Saturday, November 14, 2015



Producer Sir Run Run Shaw continues with his direction of using his stable of beautiful actresses to headline his movies choosing the lovely and capable Chin Ping to star in KILLER DARTS (1968). Killer Darts is written by Tun Yun-Chih [who also wrote Golden Swallow (1968)] and is directed by veteran Ho Meng-Hua. Let's check it out.

Master Liu Wen-Lung and his student: Hu Chi-Feng galloped furiously back toward their burning village. There Master Liu finds his wife mortally wounded but thankfully his servant has saved his son Liu Lu-Long from any harm. The bandit chief Chau Chiu had wiped out the entire village hoping to kill Master Liu for interfering with his evil activities but Master Liu had been away. Now Master Liu was determined to hunt down Chau Chiu and exact justice. Master Liu Wen-Lung and Hu Chi-Feng set out and before too long catch up with Chau Chiu and his small group of bandits, Hu Chi-Feng takes care of the other bandits while Master Liu and the bandit chief Chau Chiu fight a duel. It is not looking good for Master Liu when he suddenly uses the killer darts striking Chau Chiu on his sword arm. Chau Chiu severs his own wounded arm and escapes on his horse vowing to see Master Liu again. Returning to what remains of their village Master Liu and Hu Chi-Feng gather up a few belongings along with Master Liu's servant Ah Fu and his son Liu Lu-Long vowing to search the ends of the earth for bandit chief Chau Chiu to take revenge for his murdered wife.

They search for three years with there being no sign of the bandit chief. One day they stop at a well to use the water. Hu Chi-Feng is very much taken by a woman at the well who is minding her own business just washing her family's clothes. He decides to return to the well and rape the woman, killing her husband in the attempt. Her cries for help are answered by Master Liu who wounds his own student and orders him to commit suicide. Instead he uses a killer dart to murder the woman and makes his escape severing ties with his teacher. 

Meanwhile the couples' young daughter, Jin Yu-Sien, comes across her mother's slowing dying body. Her mom manages to tell her to keep the dart safely as a means to identify her killer and one day get revenge. Ah Fu befriends Jin Yu-Sien and persuades her to take his master as her kung fu teacher so she may avenge her parents. Neither Ah Fu nor Master Liu tell Yu-Sien all the details of her parents murder. Eventually Master Liu and his new family settle down in a village with kindness meeting kindness. More than ten years pass by and Master Liu is quite pleased with the progress his students have made with the Ching Hung Sword's 36 styles. He is ready to pass on to them its deadly secret and then, bandits come to the village...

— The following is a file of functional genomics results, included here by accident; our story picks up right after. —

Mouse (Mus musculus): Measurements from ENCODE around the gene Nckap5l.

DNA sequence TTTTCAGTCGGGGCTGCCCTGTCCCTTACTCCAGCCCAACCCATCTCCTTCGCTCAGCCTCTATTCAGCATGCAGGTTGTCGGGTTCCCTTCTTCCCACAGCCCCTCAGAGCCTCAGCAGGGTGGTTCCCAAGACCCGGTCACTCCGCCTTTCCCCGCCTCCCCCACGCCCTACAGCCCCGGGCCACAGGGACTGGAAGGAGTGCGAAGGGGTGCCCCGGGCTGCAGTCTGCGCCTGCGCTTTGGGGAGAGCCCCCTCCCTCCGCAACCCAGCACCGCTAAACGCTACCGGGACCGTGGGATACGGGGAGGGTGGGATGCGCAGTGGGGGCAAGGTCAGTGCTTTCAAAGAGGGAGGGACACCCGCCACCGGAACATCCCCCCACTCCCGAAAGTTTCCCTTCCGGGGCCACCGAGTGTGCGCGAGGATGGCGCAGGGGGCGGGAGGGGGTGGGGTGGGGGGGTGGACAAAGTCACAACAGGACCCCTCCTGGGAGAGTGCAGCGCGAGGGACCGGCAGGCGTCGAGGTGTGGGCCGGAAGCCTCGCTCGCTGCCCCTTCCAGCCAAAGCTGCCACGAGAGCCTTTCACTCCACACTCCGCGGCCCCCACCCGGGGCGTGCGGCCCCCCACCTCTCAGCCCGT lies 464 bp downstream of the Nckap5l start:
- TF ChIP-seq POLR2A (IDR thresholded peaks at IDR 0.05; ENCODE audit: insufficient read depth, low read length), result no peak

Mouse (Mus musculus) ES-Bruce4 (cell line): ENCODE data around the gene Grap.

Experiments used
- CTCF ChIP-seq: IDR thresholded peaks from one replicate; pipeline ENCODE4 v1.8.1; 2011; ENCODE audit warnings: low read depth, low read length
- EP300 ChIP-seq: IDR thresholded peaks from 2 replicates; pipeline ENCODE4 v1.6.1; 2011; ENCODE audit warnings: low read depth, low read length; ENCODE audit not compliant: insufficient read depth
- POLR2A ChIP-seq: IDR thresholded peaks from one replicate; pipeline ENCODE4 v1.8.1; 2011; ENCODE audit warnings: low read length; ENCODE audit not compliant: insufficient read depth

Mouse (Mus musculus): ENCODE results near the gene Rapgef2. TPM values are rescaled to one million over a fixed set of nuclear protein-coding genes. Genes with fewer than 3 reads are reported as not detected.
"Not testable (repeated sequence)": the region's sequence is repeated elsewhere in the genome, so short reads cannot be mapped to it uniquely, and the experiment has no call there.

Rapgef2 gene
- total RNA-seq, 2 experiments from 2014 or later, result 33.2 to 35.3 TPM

Fang Mian plays Master Liu Wen-Lung of the Ching Hung Sword. I have noticed on some number of films he is cast as the older, genteel kung fu master of the gifted student that becomes the hero of the story. In KILLER DARTS (1968) however, all of the students are his. Most interesting of his students is Chang Pei-Shan's character Hu Chi-Feng whose perception of his teacher's morals certainly deserves further scrutiny but I know of no literary source for this story so I guess we will never know. I have also noticed that Chang Pei-Shan is often cast as the disgruntled student but he plays them quite well and is so believable he is easy not to like. The lovely Chin Ping gets top billing and is cast as Jin Yu-Sien: the character learning kung fu for revenge. She is careful not to play this character with too much confidence or maturity like her character in the Temple of The Red Lotus Trilogy. So I buy into her character's actions, even when they are not exactly correct.

HONORABLE MENTION: Yueh Hua is the obligatory male hero Liu Yu-Long, son of Master Liu, Ma Ying is the big baddie, Chou Chao"the Evil One". Shen Yi plays a competing love interest to add a little drama to the kung fu revenge story and Peng Peng once again plays a faithful servant. 

FIGHT TIME: Here we go once again in my favorite part of the movie review. I counted six (6) full fights scenes spread throughout the one hour and twenty-four minute movie and with the many interesting subplots, they left no room for boredom. There was no one credited for fight choreography for KILLER DARTS (1968), however someone quite deliberately was very generous with the amount of under-cranking used and it was calibrated quite carefully giving the techniques a smoother look that I imagine in 1968 must have been very impressive. Chin Ping held her own but Yueh Hua was the best fighter in the movie. I must say though, The 36 Styles of the Ching Hung School could have been a bit more prominent in the plot considering the finale, but that it wasn't did not ruin the movie. Very good job!

KILLER DARTS (1968) is a fine production worthy of the SHAW BROTHERS name and I wholeheartedly recommend it for casual viewers and collectors alike. 


Saturday, November 7, 2015